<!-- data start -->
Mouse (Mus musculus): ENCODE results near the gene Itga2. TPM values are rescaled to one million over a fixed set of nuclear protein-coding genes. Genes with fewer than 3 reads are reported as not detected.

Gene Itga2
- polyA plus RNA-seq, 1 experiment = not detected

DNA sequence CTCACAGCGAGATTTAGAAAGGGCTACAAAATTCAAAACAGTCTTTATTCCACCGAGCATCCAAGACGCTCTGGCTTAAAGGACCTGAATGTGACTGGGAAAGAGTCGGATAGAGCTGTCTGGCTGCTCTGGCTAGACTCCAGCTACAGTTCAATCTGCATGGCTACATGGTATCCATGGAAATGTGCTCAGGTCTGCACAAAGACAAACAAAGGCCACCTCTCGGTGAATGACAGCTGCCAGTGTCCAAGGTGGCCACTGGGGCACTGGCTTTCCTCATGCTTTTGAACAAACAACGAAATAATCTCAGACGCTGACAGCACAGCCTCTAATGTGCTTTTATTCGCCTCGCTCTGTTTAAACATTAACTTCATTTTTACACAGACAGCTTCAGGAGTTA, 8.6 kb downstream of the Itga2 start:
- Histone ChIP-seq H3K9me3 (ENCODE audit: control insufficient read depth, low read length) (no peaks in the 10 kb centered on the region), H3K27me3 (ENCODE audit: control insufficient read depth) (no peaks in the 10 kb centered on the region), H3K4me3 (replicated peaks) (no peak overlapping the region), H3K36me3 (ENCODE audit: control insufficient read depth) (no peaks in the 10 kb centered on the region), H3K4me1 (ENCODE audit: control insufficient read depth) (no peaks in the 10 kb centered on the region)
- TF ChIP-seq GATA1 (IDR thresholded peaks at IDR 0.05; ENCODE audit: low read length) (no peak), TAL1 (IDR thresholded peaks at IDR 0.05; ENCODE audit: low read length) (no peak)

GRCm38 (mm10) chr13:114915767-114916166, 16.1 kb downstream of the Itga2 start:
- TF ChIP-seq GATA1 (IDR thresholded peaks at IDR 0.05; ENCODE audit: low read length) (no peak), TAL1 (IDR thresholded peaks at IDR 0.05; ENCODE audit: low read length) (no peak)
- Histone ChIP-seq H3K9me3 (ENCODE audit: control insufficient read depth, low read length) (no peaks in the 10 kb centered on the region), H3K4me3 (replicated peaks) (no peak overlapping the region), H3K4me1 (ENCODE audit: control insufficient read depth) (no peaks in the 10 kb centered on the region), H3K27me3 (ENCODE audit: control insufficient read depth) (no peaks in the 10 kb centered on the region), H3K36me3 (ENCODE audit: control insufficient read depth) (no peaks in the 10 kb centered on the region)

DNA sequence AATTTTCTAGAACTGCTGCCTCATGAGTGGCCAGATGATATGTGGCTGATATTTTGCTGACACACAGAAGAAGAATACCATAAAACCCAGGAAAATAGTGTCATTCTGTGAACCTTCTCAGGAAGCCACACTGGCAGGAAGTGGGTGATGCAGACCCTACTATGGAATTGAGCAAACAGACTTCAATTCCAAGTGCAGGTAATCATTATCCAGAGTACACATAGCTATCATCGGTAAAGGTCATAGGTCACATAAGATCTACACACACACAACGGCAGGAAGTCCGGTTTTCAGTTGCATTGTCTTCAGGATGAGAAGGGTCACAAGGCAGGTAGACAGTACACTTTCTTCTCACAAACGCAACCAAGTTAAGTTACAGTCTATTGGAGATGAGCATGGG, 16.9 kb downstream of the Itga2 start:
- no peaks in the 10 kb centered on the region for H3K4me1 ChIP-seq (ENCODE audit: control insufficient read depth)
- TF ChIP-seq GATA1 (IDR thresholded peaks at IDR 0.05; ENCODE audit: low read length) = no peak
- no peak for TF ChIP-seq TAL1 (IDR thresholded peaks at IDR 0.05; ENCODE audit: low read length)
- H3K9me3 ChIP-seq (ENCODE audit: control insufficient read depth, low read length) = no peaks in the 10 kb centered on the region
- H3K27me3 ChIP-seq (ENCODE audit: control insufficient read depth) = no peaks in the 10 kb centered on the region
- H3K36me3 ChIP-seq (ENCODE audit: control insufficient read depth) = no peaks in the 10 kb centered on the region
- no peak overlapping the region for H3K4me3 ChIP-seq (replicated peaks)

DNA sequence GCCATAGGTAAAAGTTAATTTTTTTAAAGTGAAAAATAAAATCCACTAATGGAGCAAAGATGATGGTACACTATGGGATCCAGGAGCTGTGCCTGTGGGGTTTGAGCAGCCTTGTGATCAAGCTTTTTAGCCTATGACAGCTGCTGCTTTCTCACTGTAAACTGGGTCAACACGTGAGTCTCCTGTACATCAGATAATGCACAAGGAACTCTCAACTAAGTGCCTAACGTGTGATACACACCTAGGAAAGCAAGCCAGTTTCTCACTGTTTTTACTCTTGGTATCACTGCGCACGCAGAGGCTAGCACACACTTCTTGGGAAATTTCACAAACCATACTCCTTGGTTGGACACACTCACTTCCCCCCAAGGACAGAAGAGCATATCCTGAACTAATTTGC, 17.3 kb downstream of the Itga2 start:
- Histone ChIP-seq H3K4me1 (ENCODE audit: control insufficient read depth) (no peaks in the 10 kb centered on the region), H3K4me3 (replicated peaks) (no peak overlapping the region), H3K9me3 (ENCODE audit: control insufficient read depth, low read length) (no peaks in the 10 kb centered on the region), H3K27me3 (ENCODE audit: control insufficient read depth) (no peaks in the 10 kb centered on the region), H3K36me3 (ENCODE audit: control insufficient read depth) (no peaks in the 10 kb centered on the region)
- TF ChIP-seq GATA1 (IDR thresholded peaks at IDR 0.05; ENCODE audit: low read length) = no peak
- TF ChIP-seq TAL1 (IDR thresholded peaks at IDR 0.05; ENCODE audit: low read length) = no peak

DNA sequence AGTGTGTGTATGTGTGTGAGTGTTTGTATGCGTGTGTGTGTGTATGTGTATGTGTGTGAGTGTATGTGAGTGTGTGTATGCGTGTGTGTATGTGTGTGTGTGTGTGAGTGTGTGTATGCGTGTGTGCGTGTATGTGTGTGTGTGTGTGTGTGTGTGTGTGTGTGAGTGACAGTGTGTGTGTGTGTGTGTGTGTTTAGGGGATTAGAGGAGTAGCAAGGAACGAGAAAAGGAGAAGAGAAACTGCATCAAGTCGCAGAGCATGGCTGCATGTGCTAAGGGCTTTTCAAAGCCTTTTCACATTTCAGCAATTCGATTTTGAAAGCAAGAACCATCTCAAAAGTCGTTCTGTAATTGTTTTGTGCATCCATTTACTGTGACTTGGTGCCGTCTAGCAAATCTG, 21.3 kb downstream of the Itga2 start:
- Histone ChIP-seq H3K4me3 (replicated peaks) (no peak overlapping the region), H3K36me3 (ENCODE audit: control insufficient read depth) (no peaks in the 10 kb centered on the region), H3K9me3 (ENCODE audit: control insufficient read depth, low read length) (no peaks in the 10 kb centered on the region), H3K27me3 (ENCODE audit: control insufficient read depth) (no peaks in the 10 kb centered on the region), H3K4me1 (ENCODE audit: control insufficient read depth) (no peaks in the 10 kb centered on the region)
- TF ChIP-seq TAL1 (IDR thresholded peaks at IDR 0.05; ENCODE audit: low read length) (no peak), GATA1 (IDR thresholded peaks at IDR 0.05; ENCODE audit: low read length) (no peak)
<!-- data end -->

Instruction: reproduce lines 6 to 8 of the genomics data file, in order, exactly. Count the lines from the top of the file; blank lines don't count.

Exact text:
- TF ChIP-seq GATA1 (IDR thresholded peaks at IDR 0.05; ENCODE audit: low read length) (no peak), TAL1 (IDR thresholded peaks at IDR 0.05; ENCODE audit: low read length) (no peak)

GRCm38 (mm10) chr13:114915767-114916166, 16.1 kb downstream of the Itga2 start:
- TF ChIP-seq GATA1 (IDR thresholded peaks at IDR 0.05; ENCODE audit: low read length) (no peak), TAL1 (IDR thresholded peaks at IDR 0.05; ENCODE audit: low read length) (no peak)